Moffat Library Databases: UNDERSTANDING PANDEMICS
Key Epidemiology Concepts
Some Core Vocabulary
The method by which the disease causing microorganism infects or moves from one individual to another. COVID-19 has two known transmission vectors, airborne droplets (when healthy individuals encounter the small particles emitted by someone coughing or sneezing) and indirect physical contact (when healthy individuals touch a contaminated surface or object, occasionally called a fomite and then touch their face).
The expected number of cases directly attributable to one case in a population where all individuals are susceptible to infection. This number assumes that no individual in a population is immune (either through natural causes or vaccination) and that there is an absence of additional public health measures. Roughly speaking, a disease with R0 above one means that an infected individual will infect more than one additional person and the disease will spread in that population. Diseases with R0 below one (which can occur naturally or be achieved with public health interventions) will infect on average fewer than one additional person, and that disease will start to decline in that population. The basic reproduction number is not a biological constant or inherent property of a pathogen because it is affected by environmental conditions and the behavior of the infected population. Absent any intervention, researchers estimate that COVID-19 has a likely R0 between 2 and 4.
The morbidity or prevalence rate of a disease is the total proportion of a population found to be affected by a disease. It is calculated by taking the number of known cases and dividing by the total number of the relevant population. The incidence or infection rate is the rate or likelihood that new cases occur during a given time period. It is calculated by taking the number of new cases and dividing by the total relevant population in a given time frame. It is possible for highly infectious diseases to have a low morbitity rate (such as when individuals quickly recover). It is also possible for medical conditions with relatively low risk to have high prevalence rates (such as when there is no known cure and total cases slowly accumulate over time). Note that these rates are calculated from the number of confirmed positive test case. These numbers may not accurately reflect the "true" rates if cases are not reported or identified.
The proportion of deaths from a given disease compared to the total number of people with the disease. Case Fatality Rate (CFR) is often used as a proxy for a disease's severity, and it reflects the risk over a certain period of time that a person with a given disease will die due to it. Note that it is often difficult to calculate CFR accurately because of cofounding factors (such as other health issues and environmental risks) and because some diseases have long durations. True CFR can only be assessed after all cases have been resolved.
A statistical and economic concept reflecting the fact that there is often a time delay between an event occurring and our ability to detect and report it. This is especially relevant in epidemiology where individuals can be infectious with a particular disease before they show any symptoms or test positive. Factors such as the time it takes to conduct tests and report results, the rate at which testing is conducted, changes in diagnostic criteria, and the natural lifecycle of a disease all contribute to delays before we notice changes. It is crucial to realize that social distancing policies may not produce any noticeable results for 2 or 3 weeks. This is because the number of reported cases is a lagging indicator of the actual situation.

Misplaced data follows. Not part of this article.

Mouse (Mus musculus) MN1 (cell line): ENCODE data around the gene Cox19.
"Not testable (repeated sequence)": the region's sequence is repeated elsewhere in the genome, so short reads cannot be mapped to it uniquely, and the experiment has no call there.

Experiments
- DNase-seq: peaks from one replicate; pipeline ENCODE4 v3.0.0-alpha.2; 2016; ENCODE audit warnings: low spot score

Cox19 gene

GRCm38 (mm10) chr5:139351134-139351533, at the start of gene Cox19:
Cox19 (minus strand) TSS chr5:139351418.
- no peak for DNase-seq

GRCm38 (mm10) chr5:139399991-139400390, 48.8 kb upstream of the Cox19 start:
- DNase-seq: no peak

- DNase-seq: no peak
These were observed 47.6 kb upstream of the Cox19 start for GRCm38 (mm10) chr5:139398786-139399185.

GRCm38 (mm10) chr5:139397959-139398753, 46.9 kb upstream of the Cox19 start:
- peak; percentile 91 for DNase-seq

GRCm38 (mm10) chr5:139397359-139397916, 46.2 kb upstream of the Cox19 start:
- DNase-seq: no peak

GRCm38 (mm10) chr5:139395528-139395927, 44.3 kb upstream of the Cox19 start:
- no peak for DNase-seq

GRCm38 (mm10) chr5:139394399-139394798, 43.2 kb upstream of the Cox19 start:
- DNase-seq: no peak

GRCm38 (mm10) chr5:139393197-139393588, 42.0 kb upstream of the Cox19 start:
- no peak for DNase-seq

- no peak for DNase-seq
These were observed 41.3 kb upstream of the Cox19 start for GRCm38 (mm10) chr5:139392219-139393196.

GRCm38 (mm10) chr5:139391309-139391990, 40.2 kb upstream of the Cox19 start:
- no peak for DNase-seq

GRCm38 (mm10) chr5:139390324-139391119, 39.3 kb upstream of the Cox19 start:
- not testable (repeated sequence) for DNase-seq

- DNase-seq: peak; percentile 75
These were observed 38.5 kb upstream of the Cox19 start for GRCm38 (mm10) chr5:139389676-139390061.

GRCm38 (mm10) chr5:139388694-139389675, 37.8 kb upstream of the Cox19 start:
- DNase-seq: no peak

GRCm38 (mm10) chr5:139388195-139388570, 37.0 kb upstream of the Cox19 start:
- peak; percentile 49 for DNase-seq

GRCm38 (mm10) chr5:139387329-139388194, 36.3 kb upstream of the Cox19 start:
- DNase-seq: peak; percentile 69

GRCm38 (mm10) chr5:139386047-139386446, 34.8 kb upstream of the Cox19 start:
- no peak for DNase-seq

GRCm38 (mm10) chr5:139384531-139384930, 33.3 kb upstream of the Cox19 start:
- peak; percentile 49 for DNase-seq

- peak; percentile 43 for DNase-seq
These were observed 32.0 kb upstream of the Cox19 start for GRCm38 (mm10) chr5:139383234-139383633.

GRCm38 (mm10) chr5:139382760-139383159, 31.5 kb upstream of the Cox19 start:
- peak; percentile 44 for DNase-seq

Epidemiological models have been commonplace for many of us right now. They provide a sense of where we are headed and can help us think through difficult mathematical concepts like exponential growth and conditional probability. But it is important to note that they are not infallible oracles, that it is okay for models to disagree with each other, and that we should expect them to change as we encounter new data.
Mathematical epidemiology models usually attempt to simplify complex populations by assigning them to different statuses or compartments and then tracking the flow of people between them. The simplest models use three compartments: S (susceptible), I (infectious), and R (recovered). If we know how many people belong to each compartment, how infectious the disease is, and how frequently people come into contact with each other, we can make an estimate for how people will flow from one compartment to another over time. COVID-19 models tend to be more complicated, both because we need to account for public health interventions and for the possibility of asymptomatic spread. Many models use four compartments or SEIR. These stand for S (susceptible), E (exposed), I (infectious), and R (recovered). The exposed compartment accounts for people who are infected but not actually infectious themselves. When evaluating a model, pay attention to its underlying assumptions and how it handles incomplete or mistaken data.
Understanding COVID-19 Models & Why They Reach Different Conclusions
MIT Operations Research Center - COVID Analytics
Institute for Health Metrics and Evaluation - COVID-19 Projections
Columbia Mailman School of Public Health - Projected COVID-19 Cases and Hospital Capacity
Los Alamos National Laboratory - COVID-19 Forecasted Case Data
Mental health during times of extraordinary stress and uncertainty is an essential aspect of any pandemic response. Use these resources to find help dealing with anxiety and remaining calm and effective while navigating difficult times.
New Yorkers can call the COVID-19 Emotional Support Hotline at 1-844-863-9314 for free mental health counseling.
APA Help Center - Ways to manage anxiety, maintain a sense of normalcy, and keep things in perspective during pandemics
- Pandemics have been a feature of human history for a very long time. If you want a sense of perspective how other pandemics have emerged and influenced history, check out the articles below.